Like many things, transitioning your supply chain to be sustainable is not easy. Looking at all your products, your suppliers, your infrastructure, and your distribution network can quickly become overwhelming. Where do you start? How do we pay for it all? How do we keep delivering to customers while we do all this? These are all good questions. However, the sustainability train is moving and as I’ve pointed out before, you need to be on-board. In a recent post, Dave Meyer compared the effort to become sustainable to his efforts to learn the guitar. His approach? Start small – stay focused – keep going. By starting small (in his case, he started with a three string guitar), he was able to learn, yet not be overwhelmed. You need to keep focused. Learning something new (like the guitar or sustainability) won’t happen overnight. You will make mistake and you will go need to go back and fix thing but you will get there. Finally, you will achieve some success. Don’t stop there, keep going. Tackle the next issue. In his post, Dave suggests starting with a plan (always a good idea!). He describes two alternatives.
1) A systematic framework like the ISO14001 Environment Management System
2) A Plan-Do-Check-Act Deming wheel approach to continuous improvement.
The Continuous improvement approach might be more manageable, especially for small/medium businesses. It involves seven iterative steps to sustainability. Dave lists them in his post: Prepare (Plan)
1. Map your impact, set priorities and build the team.
2. Select useful performance indicators and associated data.Measure (Do)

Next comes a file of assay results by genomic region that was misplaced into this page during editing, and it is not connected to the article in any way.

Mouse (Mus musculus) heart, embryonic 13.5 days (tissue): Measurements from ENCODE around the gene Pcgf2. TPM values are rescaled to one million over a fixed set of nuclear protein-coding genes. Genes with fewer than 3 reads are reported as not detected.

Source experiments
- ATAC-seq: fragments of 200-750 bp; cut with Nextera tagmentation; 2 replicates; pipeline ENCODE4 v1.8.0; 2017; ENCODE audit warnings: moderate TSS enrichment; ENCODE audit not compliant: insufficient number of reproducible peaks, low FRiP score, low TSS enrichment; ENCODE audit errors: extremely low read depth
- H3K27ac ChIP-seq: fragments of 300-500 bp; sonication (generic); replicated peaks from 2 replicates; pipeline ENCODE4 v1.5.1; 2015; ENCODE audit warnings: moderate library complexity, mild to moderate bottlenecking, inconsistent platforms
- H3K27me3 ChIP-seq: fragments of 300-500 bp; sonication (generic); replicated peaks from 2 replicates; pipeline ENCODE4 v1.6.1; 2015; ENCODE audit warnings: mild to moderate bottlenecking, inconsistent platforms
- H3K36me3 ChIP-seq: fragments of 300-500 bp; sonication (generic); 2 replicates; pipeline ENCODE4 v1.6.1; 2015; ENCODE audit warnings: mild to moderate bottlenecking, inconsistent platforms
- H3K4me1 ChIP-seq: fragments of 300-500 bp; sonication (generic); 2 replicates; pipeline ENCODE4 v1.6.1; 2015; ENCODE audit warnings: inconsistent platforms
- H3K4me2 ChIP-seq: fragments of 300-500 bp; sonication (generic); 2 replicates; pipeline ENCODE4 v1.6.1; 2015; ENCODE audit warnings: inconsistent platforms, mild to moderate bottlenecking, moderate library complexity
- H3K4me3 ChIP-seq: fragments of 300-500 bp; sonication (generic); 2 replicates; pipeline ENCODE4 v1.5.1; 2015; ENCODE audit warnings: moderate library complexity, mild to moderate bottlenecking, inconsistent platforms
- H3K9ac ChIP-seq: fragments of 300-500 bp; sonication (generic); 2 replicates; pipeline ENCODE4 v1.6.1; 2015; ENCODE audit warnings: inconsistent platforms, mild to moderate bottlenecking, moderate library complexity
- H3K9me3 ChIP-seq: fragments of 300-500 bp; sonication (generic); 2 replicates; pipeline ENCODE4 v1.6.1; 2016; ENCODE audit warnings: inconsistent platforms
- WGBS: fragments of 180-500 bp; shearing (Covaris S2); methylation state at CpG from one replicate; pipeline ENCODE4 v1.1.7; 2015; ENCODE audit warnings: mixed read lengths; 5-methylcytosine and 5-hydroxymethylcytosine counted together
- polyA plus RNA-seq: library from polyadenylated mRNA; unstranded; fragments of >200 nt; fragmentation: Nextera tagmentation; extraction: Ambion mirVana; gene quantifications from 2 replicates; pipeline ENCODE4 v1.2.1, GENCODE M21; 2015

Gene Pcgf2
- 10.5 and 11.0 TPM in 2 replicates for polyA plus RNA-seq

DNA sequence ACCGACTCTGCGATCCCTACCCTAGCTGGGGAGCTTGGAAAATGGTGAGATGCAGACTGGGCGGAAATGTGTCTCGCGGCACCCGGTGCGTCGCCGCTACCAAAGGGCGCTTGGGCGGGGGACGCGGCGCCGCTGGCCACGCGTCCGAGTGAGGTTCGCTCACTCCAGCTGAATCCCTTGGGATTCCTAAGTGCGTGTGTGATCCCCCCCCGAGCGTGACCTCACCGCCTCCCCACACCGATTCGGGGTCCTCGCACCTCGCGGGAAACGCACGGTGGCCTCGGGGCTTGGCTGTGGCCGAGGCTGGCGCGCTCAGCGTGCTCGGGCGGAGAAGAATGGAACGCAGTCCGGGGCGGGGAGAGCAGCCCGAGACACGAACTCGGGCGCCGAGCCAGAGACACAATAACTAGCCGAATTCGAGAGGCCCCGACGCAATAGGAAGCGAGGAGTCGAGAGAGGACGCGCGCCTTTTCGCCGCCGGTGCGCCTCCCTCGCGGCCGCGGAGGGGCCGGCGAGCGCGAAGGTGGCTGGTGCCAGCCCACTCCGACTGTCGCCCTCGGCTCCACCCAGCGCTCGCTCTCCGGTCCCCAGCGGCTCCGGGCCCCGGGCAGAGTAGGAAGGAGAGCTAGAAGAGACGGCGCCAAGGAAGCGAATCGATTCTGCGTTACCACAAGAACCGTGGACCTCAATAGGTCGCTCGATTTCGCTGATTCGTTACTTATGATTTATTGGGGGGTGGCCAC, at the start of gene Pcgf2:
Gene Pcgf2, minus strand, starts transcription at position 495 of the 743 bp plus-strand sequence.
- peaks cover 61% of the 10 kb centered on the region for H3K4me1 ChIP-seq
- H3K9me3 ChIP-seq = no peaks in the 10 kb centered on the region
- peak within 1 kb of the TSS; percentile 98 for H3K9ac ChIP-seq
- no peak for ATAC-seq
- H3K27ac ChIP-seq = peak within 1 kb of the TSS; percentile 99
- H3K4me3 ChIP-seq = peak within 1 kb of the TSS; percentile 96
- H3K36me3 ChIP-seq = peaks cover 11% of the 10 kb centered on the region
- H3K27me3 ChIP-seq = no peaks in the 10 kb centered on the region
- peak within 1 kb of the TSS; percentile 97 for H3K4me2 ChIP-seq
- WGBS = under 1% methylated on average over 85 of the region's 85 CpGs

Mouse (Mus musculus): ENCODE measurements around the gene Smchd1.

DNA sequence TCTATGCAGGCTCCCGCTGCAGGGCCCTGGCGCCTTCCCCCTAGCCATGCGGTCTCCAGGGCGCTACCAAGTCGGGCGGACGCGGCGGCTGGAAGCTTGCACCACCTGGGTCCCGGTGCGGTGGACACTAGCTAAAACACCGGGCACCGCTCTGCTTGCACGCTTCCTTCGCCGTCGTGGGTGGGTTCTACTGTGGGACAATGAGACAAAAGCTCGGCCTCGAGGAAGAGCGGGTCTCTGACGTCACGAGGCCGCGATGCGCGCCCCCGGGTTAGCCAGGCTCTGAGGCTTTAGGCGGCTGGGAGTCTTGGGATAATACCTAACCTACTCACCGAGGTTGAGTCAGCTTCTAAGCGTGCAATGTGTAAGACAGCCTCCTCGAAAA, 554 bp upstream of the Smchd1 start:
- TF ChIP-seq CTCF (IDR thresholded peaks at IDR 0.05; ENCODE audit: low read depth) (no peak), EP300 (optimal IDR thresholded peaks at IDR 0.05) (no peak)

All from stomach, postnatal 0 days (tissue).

3. Measure the inputs used in production (primarily materials and components).
4. Assess the impact and efficiency of your facility.
5. Evaluate your products. Determine how they perform in terms of energy (resource) consumption.Improve (Check/Act)
6 .Understand measured results.
7. Take action to improve performance.
The trick with continuous improvement activities is that you go through a cycle like this and gain a small improvement. Once that improvement has become internalized, you start the cycle over again. I’ll use a different analogy then Dave did (and unfortunately one that hits closer to home…). If you want to lose weight, setting a target of losing 50 pounds next week is unrealistic and will likely result in frustration and disappointment…and could be very unhealthy. However, setting a target of losing two pounds next week, and two pounds each week thereafter is far more manageable much more likely to be successful. What is your sustainability approach? Comment back and let us know.